Monthly Archives:: August 2010

Refining problems

by in PhD.

It seems that whenever I get something to work it is just a small step towards another problem. Once I successfully drew a grid of all my artists (coloured by gender) I set about trying to get it to sort in some kind of useful order. Initially the grid is displayed in the order that artists are entered into the database, although I can’t see any kind of distinguishable pattern in this ordering system. Instead I wanted to display the artists by the year they were born. The idea being that you would be able to see which gender was more predominant during different time periods.

The main problem that emerged here was with my data. It was messy and inconsistent. Unfortunately there were many different date formats. See below:

I only wanted to use the year but, as you can see, sometimes the year is shortened to 2 numerals. To a human that’s fine, with the other details from the record we can work out if 26-Jan-22 is 1922 or 1722, but the computer has no idea, so these records don’t count. In some cases there’s no information at all, hence the big NULL, and there’s a lot of these records which need to be ignored too. When I filtered out the messy data it had a rather dramatic effect on the size of my grid.

Instead of displaying about 16,000ish records on the screen, it only shows 5009. I’ve instantly lost more than two thirds of all my artists.

I started playing around Freebase Gridworks, a java program that runs in browser and allows one to clean up messy data. It’s got a great interface, and seems very powerful, even if it is a little confusing to try and understand. To get my 5009 artists, I just filtered out all the non numeric data in Gridworks and then exported out a new tsv file. But when I started looking at the non-numeric data I can see that it’s also filtered out some entries where the year is complete (i.e. not just 16-02-22 but 16-02-1822). These are years I want to be included, so I need to take a different approach. Therefore I’ve started to try and introduce myself to regular expression (regexp). Basically I want to create a year by matching anytime 4 numbers occur in a row, without any dashes or spaces between them, then set that as a year.

So that’s where I’m at now, just trying to get my data to be clean enough to achieve this.

I was thinking though, I don’t know if I want to create a separate file with just the date stuff, because that’ll resort in a few different files with different amount of data. Maybe once I get the regexp working I can just match it straight through my code in eclipse/processing. Or use the date syntax as Mitchell suggested, or the php strtodate that Geoff likes. Hmm, thinking, thinking, thinking.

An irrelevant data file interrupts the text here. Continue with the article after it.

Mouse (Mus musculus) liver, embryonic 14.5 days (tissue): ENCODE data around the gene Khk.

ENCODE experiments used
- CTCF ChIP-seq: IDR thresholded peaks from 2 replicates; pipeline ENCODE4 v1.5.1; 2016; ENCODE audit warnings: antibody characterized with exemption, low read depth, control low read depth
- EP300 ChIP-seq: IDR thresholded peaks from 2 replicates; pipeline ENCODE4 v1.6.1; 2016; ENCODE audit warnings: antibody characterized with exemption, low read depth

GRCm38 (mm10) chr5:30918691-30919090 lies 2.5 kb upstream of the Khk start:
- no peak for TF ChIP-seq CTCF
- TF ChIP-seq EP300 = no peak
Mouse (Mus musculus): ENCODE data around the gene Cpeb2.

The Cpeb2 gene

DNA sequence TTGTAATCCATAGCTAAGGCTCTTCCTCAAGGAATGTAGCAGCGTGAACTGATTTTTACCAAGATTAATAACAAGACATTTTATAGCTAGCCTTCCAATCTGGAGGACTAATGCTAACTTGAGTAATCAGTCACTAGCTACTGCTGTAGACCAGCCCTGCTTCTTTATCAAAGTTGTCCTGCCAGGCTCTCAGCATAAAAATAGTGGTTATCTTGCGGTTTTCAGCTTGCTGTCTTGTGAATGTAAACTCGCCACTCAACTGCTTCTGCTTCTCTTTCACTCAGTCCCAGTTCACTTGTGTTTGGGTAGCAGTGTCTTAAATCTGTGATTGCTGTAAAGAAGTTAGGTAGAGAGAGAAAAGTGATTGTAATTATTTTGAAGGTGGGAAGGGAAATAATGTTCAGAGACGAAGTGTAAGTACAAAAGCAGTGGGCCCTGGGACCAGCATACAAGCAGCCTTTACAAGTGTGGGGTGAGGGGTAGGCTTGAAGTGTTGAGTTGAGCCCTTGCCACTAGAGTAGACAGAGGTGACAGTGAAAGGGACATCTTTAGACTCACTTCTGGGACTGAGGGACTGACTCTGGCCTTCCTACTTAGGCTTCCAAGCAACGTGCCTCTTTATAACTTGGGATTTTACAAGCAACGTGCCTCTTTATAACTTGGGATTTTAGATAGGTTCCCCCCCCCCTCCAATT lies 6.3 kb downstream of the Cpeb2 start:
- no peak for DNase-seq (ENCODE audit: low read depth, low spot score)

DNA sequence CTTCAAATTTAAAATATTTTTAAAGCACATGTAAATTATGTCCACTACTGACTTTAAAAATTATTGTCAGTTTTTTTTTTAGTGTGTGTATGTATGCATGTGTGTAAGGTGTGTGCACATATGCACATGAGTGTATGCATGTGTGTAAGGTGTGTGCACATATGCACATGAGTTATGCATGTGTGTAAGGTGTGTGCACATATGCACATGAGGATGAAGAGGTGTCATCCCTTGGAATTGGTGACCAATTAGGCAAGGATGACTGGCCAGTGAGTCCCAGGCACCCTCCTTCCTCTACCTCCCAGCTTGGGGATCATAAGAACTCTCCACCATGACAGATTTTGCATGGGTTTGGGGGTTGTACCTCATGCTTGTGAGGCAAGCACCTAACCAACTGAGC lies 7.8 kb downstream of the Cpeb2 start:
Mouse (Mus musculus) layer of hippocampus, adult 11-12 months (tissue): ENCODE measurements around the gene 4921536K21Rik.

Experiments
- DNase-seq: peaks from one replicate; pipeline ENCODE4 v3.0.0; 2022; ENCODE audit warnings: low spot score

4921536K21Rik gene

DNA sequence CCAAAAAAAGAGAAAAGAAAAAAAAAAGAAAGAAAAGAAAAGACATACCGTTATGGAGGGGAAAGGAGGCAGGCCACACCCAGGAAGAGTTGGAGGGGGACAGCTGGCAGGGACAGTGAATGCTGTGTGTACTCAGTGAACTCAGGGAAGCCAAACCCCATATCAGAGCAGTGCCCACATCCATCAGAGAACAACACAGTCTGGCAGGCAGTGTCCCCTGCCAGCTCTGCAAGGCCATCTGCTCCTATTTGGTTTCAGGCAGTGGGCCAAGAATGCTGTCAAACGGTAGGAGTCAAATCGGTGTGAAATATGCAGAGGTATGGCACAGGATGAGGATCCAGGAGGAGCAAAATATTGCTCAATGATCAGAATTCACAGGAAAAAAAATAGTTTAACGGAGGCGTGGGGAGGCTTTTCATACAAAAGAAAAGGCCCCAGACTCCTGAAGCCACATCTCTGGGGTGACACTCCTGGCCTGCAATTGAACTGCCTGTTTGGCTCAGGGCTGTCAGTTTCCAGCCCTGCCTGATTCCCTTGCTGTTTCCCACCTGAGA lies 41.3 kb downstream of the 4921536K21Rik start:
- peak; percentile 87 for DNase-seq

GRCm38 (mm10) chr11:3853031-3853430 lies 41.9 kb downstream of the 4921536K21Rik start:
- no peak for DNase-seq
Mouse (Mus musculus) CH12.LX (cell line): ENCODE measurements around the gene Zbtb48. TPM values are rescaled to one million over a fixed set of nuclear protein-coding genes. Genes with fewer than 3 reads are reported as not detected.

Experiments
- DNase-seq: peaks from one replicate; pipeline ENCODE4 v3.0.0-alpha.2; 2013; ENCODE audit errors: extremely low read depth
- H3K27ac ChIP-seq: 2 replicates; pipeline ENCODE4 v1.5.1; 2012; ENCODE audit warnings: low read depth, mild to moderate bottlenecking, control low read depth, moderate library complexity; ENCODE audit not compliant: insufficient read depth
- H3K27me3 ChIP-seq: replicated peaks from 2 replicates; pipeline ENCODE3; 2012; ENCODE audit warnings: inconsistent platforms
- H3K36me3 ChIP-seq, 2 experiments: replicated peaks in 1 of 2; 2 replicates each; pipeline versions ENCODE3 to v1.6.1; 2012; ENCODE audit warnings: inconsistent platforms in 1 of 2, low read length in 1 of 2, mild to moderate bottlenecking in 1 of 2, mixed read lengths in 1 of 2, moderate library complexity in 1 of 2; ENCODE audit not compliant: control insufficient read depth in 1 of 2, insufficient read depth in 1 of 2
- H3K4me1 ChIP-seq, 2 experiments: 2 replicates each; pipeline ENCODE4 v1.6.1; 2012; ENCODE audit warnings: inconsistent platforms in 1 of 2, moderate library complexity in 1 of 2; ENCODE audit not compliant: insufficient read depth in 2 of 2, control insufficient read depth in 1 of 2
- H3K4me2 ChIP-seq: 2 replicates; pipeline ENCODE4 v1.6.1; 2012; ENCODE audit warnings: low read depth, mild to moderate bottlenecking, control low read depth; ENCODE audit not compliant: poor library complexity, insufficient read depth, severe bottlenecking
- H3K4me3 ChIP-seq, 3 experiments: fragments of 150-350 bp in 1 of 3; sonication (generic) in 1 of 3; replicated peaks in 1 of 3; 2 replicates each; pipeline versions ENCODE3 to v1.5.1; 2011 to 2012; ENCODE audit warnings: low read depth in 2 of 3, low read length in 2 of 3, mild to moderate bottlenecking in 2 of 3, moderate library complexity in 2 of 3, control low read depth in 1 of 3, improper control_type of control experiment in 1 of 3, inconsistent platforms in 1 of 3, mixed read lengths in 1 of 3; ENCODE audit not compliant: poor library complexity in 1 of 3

by in Honours, Research.

I’ve been working on this one all day, without much success. Until Mitchell the lifesaver pointed out I had a different integer in the loop, which was causing me some serious problems. One change and bang, works a treat!

Each box represents an artist in the collection, it’s a bit pretty at the moment and you can’t distinguish the colours. So here’s an updated version:

yellow = male, purple = female, orange = company, white = unknown

playing with data

by in Honours, Research, thinking.

I’ve spent the last couple of days struggling with my data files and getting them to split properly. Everything works fine with relatively small files (5000 lines or less) but once you go over that I had some serious issues where the program wouldn’t split the file properly.

After a lot of trial and error (importing and exporting the files into excel, checking them in text wrangler, removing tabs, adding tabs again, cursing, making smaller files, boosting the memory available to java and changing the default size of the hashmap, etc) I realised that it seemed to be getting caught on the blank fields. So I ran a little find and replace in excel, selecting any blank cells and replacing it with the word ‘NULL’. And it worked! Finally spitting the selected artist out below, rather than the error I’ve been getting for the last few days.

Also I’ve switched to using Eclipse with the Proclipsing plugin on Mitchell’s advice. It took a bit of effort to understand the differences between the usual Processing GUI and how processing works in Eclipse, but it’s a lot easier to understand for me, as I used Eclipse last year for our Immerson project.